Unexploded shell
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WW1 bombs still a serious danger

After two men were killed by an unexploded World War One bomb in Belgium, the BBC reveals how collectors of military hardware are putting themselves at risk.

The danger of handling unexploded World War One ammunition was demonstrated on Wednesday when two Belgian workmen were killed by an unexploded shell which was dug up on a building site.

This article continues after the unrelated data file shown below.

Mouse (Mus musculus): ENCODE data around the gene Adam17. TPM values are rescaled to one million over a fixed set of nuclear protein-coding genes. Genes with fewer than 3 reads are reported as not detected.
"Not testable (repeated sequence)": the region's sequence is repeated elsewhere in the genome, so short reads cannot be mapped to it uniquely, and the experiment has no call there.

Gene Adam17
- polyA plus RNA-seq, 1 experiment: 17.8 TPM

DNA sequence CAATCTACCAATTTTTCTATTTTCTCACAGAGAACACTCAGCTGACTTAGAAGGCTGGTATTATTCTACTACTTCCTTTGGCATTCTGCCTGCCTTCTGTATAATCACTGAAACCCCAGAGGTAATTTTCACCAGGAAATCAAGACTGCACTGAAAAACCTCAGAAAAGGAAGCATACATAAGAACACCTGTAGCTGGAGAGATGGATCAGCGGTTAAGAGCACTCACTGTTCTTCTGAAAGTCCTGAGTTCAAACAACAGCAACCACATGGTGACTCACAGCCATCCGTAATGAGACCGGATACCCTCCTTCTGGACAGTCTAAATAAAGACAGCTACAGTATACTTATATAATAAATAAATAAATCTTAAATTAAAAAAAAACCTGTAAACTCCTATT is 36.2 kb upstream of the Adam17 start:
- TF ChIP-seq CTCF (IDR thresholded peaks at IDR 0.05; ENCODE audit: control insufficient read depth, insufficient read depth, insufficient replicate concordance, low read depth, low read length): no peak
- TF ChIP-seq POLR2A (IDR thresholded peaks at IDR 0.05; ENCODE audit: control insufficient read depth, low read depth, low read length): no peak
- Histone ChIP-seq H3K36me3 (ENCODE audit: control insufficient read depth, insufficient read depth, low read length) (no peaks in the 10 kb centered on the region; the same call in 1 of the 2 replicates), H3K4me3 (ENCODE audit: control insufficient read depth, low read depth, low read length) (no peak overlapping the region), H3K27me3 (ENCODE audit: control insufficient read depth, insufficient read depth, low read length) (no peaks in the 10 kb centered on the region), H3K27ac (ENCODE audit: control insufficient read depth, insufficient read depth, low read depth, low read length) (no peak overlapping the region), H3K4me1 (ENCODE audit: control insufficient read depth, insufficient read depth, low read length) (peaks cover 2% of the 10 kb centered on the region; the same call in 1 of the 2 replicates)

More than a billion shells were fired in the conflict and as many as 30 percent did not explode. After spring ploughing on the former battlefields of France and Belgium potentially lethal ammunition is brought to the surface.

Despite the dangers, there is an illegal trade in this lethal ammunition. Some "collectors" search for the shells, defuse them at home and then sell them at collectors markets.

Angus Crawford visited one area in eastern France which was the scene of fierce fighting. Historian Maarten Otte showed how common the remnants of potentially dangerous ordnance are in the area.

  • 20 Mar
  • From the section Europe